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Muni Week Review / Preview 2/29/2016

Monday, Feb 29, 2016

CONGRESS PUERTO RICO FIX GETTING CLOSER. REPUBLICAN COMMITTEE (RSC) TAKES OFFICIAL POSI-TION ON PUERTO RICO. ILLINOIS FEUD WITH CHICAGO PUBLIC SCHOOLS ESCALATES.

Puerto Rico Fix Getting Closer… After at least eight information gathering Congressional Committee hearings a Puerto Rico rescue package must now be drafted by the Republican Congress. It appears Chapter 9 is no longer on the table. A strong financial control/oversight board will be part of any plan. The board may use the territorial clause of the U.S. Constitution to create some type of negotiated debt restructuring mechanism rather than  amend Chapter 9 of the bankruptcy code which could impact the entire municipal bond market. The rescue bill will address pensions and economic growth and include an energy component. Medicare and Medicaid reimbursement rates will most likely increase and the mainland minimum wage may be adjusted for territories. There will likely be tax and economic growth incentives. The draft bill can be expected within weeks and may reach the floor of the House and Senate by the end of March, unfortunately passage of a bill prior to Puerto Rico debt payments due May 1, June 1 and July 1 may be unrealistic. It will take months to create and implement a Federal Control Board and additional time for the board to understand the problems and powers at its disposal. As of right now the only unquestioned debt payments are COFINA Sales Tax Municipal bond payments.

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Republican Study Cmte (RSC) Takes Position on the Puerto Rico Financial Crisis… The RSC took an official position last week supporting pro-growth reforms to alleviate Puerto Rico’s debt, but opposing any congressional action forcibly restructur-ing debt or granting access to Chapter 9 to the U.S. territory or its municipalities. “Puerto Rico’s mounting fiscal problems are the result of poor management and unsustainable policies enacted by local government and compounded by ill-conceived federal policies that hamstring the island’s economy,” RSC Chairman Bill Flores (R-TX) said in a statement. “A direct taxpayer-funded bailout would not only cost Americans tens of bil-lions of dollars, it would fail to address the root drivers of Puerto Rico’s debt. Additionally, while some have proposed settling the $73 billion government debt by granting the island access to Chapter 9 bankruptcy or forcing the debt to be restructured, Congress must not do so. Changing the rules mid-game would be unfair to Puerto Rico’s creditors who entered into these arrangements with agreed upon terms and would delegitimize future transactions. Instead, Congress should consider pro-growth reforms that will spur economic development and investment in Puerto Rico.” The RSC adopted the following position: “The RSC opposes granting access to  Chapter 9 bankruptcy for Puerto Rico or access to similar forced restructuring of debt. The RSC does support enacting pro-growth reforms that would alleviate the burden that current federal policies place on the territory.”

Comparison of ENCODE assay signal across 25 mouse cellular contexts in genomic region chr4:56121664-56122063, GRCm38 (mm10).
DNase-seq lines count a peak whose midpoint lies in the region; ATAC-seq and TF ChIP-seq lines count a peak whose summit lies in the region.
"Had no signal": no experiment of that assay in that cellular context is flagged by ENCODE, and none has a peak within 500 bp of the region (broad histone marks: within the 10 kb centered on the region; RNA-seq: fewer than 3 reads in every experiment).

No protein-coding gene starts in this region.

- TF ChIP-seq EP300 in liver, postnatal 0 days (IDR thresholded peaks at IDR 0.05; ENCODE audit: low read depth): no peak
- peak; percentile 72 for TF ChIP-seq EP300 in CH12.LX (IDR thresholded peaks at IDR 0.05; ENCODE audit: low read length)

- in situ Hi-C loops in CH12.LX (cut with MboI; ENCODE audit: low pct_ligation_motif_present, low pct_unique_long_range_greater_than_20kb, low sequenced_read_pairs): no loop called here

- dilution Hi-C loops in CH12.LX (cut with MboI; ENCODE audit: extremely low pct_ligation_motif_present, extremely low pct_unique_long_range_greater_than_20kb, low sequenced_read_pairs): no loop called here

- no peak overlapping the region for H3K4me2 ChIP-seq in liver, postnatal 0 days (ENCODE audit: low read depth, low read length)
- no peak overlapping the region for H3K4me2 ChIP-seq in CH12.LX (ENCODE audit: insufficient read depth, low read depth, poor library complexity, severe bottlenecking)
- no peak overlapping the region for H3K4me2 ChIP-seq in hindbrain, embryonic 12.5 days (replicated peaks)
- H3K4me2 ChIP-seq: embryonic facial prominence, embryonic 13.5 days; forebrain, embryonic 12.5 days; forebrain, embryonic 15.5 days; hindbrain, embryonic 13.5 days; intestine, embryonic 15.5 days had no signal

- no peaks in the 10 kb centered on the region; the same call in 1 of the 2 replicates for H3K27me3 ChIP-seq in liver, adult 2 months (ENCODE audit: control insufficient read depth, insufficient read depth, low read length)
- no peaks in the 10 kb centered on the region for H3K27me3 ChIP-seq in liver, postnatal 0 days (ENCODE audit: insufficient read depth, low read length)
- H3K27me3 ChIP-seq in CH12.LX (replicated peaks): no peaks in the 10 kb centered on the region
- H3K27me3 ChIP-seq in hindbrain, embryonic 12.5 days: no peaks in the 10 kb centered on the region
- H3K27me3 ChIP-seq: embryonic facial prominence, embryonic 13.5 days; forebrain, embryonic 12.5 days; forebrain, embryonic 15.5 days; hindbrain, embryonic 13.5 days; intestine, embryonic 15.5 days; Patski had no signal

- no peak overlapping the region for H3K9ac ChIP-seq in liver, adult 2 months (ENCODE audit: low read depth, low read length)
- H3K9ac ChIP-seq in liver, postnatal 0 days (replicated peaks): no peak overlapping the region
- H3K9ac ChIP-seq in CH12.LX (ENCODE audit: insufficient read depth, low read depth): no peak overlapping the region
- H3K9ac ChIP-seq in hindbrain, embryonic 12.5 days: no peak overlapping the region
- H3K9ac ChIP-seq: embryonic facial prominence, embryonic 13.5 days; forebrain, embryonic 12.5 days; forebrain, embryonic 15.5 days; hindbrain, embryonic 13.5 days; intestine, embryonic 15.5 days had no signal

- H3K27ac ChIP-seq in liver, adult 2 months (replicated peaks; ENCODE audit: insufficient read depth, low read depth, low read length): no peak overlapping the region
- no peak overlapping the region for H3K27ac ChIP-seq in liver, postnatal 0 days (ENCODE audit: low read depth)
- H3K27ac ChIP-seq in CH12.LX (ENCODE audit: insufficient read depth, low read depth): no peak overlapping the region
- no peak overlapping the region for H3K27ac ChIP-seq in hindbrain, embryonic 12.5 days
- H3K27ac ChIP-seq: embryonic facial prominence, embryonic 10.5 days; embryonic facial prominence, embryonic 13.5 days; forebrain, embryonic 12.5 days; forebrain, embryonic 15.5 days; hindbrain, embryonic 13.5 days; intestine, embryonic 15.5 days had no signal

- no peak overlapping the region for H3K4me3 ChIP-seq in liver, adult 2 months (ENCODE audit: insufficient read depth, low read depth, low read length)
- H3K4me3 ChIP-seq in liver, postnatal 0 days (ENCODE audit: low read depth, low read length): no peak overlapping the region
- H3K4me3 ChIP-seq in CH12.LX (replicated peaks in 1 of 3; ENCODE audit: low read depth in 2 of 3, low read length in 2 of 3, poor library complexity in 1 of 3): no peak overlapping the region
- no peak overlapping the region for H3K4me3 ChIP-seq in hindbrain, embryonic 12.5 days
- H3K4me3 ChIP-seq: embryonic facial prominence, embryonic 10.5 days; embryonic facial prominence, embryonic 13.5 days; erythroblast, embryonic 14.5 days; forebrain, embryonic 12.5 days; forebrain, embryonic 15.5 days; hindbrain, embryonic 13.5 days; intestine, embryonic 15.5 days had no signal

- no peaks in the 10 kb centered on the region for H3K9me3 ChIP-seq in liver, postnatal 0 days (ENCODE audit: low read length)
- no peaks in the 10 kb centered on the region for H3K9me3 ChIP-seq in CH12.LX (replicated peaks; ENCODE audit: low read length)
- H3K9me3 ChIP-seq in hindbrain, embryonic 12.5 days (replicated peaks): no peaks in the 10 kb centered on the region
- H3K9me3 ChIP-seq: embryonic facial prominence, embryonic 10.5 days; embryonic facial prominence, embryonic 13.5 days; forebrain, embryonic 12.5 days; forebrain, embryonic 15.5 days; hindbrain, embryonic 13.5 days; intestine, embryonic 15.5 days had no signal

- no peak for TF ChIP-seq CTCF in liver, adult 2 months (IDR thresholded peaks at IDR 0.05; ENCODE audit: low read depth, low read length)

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PREPA’S Restructuring Faces a Bumpy Road… The enactment of the PREPA Revitalization Act was just the beginning of the restructuring of the utility’s $9 billion debt since the “fragile” process still has to comply with several important steps before becoming reality. Before any future issuance of the restructuring bonds or incurrence of any other debt, the corporation must provide confirmation to the PREPA Trustee that the securitization is in place and each rating agency that maintains a rating on the outstanding restructuring bonds has confirmed any future action will not result in a suspension, reduction or withdrawal of the then-current rating by such rating agency or agencies. The initial issuance of restructuring bonds must receive an investment grade rating from any rating agency that rates the restructuring bonds. Puerto Rico Electric Power Authority (PREPA)  must diligently pursue ratings from Moody’s and Standard & Poor’s, according to the Restructuring Support Agreement (RSA) enable by the new law. The securitization process is somewhat modeled after the current COFINA model. The problem is the Commonwealth is looking to restructure COFINA debt which should eliminate any rating agency from rating the PREPA securitization debt.